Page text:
The online follow-up feedback (Supplement 4) was sent to the participants 4 weeks after the workshop. During this follow-up evaluation, the participants from the pilot workshop (December 2018) were also requested to complete the follow-up survey. This questionnaire inquired the pre- and post-workshop use of USG in their clinical work. They were also requested to share the barriers to use the USG in their practice. The details of the participants were kept anonymous.

Evaluation of the Workshop

We attempted to explore the effectiveness of this training based on validated Kirkpatrick’s 4 steps of evaluating training outcomes. Firstly, we assessed participants’ “reaction” by evaluating the feedback from the participants after the training which reflected their perceived change in the level of confidence and usefulness of the course. Open-ended questions regarding the clinical utility of POCUS, as well as barriers and facilitators of its implementation were asked to the participants. As a second step, we assessed the participants’ “learning” by comparing the written pre- and post-knowledge scores. Thirdly, we assessed the effect on the participants’ “behavior” by a follow-up survey at 4 weeks after the training by comparing the number of scans performed before and after the course by the participants. The participants from DH ED were longitudinally supervised by the GP faculties of the DH. Finally, the fourth stage, the “results,” will be assessed in the second phase by conducting future research in terms of quality improvement and improved patient’s diagnosis and reduced cost in the ED and rural centers.

Data Analysis

The data from the Google forms were downloaded in the excel spreadsheet and data analysis was done using SPSS version 21.

The categorical values were expressed as numbers with proportions and the continuous numeric value with mean with standard deviation (SD) or median with interquartile range (IQR). The pre-and the post-test scores were expressed as medians with IQR and compared with Wilcoxon signed rank test. The items rated using Likert scale were analyzed as ordinal data and expressed as median and compared using Wilcoxon signed rank test. The Kruskal–Wallis test was used to compare the profession and the work experience with the test scores.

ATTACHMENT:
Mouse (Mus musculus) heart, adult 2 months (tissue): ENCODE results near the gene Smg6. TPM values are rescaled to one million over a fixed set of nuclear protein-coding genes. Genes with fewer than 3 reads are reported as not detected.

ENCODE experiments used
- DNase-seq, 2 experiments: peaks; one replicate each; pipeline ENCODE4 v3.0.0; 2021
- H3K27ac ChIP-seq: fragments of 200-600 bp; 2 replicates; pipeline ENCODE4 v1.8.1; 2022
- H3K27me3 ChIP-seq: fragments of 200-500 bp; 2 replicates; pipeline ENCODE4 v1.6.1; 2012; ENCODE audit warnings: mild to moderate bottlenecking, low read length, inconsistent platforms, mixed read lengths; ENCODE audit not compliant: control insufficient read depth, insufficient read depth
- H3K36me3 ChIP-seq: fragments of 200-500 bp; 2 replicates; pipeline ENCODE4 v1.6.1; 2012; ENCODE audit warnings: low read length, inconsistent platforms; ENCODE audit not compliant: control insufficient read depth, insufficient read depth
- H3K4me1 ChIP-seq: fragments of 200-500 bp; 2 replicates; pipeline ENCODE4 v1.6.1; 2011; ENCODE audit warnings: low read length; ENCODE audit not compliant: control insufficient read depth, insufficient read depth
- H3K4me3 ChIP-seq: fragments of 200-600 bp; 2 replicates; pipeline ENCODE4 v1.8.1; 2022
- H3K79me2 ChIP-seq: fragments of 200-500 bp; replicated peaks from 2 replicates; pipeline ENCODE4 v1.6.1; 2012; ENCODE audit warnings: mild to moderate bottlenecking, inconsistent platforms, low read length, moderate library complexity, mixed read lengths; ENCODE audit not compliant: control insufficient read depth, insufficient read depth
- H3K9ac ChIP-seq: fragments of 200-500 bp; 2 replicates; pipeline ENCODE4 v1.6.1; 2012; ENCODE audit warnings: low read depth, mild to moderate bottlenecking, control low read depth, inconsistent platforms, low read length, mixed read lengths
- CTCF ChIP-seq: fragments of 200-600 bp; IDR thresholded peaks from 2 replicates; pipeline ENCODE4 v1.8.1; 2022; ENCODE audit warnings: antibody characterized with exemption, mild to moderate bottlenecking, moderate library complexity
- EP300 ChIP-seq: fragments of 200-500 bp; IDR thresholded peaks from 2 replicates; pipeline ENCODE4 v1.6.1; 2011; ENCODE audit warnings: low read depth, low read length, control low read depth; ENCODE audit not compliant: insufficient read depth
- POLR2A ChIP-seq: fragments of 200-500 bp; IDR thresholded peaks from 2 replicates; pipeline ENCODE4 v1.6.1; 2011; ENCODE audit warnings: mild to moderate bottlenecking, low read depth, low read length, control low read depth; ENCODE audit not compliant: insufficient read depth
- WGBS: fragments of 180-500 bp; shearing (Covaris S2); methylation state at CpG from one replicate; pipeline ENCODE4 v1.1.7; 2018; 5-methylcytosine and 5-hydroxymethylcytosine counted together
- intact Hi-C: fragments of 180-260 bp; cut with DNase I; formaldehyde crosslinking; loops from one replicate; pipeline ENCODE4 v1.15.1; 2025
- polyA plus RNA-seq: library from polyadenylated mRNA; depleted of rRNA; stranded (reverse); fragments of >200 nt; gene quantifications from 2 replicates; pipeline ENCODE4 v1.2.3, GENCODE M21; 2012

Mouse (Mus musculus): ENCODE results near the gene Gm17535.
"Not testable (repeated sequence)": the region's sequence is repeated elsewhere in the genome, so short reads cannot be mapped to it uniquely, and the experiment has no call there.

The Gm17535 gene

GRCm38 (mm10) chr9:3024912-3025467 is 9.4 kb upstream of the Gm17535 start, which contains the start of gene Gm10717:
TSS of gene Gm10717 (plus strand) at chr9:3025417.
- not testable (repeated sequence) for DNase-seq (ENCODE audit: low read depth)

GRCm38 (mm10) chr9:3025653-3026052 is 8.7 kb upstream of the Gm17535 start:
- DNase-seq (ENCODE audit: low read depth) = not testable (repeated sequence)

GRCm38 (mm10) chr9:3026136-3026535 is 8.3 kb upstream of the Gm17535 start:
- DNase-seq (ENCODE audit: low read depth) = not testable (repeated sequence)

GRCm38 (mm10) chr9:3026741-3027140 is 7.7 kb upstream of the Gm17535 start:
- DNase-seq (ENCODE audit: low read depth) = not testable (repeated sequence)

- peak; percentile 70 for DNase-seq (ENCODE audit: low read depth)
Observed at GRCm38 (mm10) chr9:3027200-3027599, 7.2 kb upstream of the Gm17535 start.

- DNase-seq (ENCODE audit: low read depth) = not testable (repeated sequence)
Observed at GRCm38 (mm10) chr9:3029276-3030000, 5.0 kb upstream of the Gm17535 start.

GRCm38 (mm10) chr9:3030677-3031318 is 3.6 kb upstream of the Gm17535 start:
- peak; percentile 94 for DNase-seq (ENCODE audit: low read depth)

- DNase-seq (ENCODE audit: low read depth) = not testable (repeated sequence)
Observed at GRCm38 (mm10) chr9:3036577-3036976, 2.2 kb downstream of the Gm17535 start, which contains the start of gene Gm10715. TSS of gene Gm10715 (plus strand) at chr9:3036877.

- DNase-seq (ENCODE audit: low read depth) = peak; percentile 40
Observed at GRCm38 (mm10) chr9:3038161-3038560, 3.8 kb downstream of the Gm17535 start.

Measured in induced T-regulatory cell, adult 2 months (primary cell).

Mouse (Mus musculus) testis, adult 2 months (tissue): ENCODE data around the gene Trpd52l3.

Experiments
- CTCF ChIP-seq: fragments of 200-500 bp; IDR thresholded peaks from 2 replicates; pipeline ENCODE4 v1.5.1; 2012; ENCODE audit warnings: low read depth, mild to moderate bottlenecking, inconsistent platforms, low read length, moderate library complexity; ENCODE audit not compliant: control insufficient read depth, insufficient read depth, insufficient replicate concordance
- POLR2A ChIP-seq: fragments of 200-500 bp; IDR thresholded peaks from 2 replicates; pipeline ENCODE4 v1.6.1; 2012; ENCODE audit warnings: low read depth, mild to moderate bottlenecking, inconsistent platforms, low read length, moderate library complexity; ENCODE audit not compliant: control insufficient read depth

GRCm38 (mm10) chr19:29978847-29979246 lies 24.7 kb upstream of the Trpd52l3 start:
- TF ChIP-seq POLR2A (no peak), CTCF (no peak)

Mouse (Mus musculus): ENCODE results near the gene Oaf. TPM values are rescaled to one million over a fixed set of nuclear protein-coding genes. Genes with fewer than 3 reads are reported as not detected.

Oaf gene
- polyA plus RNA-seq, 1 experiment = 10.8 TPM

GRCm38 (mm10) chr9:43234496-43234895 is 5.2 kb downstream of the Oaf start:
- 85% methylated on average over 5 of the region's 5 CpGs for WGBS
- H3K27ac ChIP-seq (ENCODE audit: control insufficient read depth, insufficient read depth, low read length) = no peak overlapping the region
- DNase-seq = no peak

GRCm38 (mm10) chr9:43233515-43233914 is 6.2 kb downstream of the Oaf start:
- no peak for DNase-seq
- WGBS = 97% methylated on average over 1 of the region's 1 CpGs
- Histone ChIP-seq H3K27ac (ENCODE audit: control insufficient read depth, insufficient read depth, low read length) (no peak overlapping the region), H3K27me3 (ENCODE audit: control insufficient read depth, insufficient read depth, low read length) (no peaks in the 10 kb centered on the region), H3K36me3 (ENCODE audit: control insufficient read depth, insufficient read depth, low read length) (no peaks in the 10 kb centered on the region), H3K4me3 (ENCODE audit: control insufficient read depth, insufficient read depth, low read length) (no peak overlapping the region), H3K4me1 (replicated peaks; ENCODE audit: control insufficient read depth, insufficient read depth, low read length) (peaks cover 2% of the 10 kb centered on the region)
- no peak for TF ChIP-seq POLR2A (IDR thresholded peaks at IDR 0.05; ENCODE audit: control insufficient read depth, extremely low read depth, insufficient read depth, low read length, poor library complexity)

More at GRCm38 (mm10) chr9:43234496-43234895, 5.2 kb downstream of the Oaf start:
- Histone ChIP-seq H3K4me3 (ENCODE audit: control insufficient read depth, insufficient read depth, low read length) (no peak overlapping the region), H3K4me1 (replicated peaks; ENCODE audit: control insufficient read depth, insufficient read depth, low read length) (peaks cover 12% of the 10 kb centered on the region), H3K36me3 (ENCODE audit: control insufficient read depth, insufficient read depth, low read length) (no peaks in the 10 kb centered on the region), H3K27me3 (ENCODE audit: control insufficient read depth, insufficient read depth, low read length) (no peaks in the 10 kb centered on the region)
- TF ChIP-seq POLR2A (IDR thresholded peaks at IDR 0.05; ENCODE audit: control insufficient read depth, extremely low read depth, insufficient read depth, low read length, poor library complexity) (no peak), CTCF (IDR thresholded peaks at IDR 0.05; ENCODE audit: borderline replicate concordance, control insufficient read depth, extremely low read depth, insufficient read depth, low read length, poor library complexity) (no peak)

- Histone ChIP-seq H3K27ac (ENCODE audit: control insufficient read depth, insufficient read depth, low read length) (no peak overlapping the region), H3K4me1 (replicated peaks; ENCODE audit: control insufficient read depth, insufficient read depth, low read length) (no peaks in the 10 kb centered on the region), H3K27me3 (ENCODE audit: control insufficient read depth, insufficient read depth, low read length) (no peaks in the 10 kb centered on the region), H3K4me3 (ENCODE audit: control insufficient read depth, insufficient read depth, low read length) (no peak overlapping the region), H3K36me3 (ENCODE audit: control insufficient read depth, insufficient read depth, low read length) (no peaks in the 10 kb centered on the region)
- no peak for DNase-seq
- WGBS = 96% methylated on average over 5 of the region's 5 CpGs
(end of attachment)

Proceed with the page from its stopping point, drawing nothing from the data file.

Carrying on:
A total of 50 physicians participated in the workshops (piloted in December 2018 and continued as the first study workshop in November 2019). During the November workshop, 25 physicians participated (11 (44%) medical officers, 10 (40%) GP consultants and 4(16%) residents). Ten (40%) participants had up to 2 years of clinical experience, 7 (28%) and 8 (32%) of them had clinical experience with a range of 2–4 and more than 4 years, respectively.

The Pre- and Post-Workshop Knowledge Score

The median (IQR) pre- and posttest knowledge scores were 14 (12.75–17.75) and 24.5 (22.25–25.5) respectively, and the difference was statistically significant using Wilcoxon signed rank test (p<0.001) (Figure 6). The academic level of the participants, duration of their clinical experience and the previous use of USG were compared with the pretest and posttest knowledge score (Table 1).

Table 1 The Pre- and Posttest Knowledge Score in Relation to the Academic Level, Clinical Experience and Previous Use of USG (n=25)

Figure 6 Pre- and post-workshop knowledge scores (n=25, p<0.001, Wilcoxon signed rank test p<0.001).

On-Site Feedback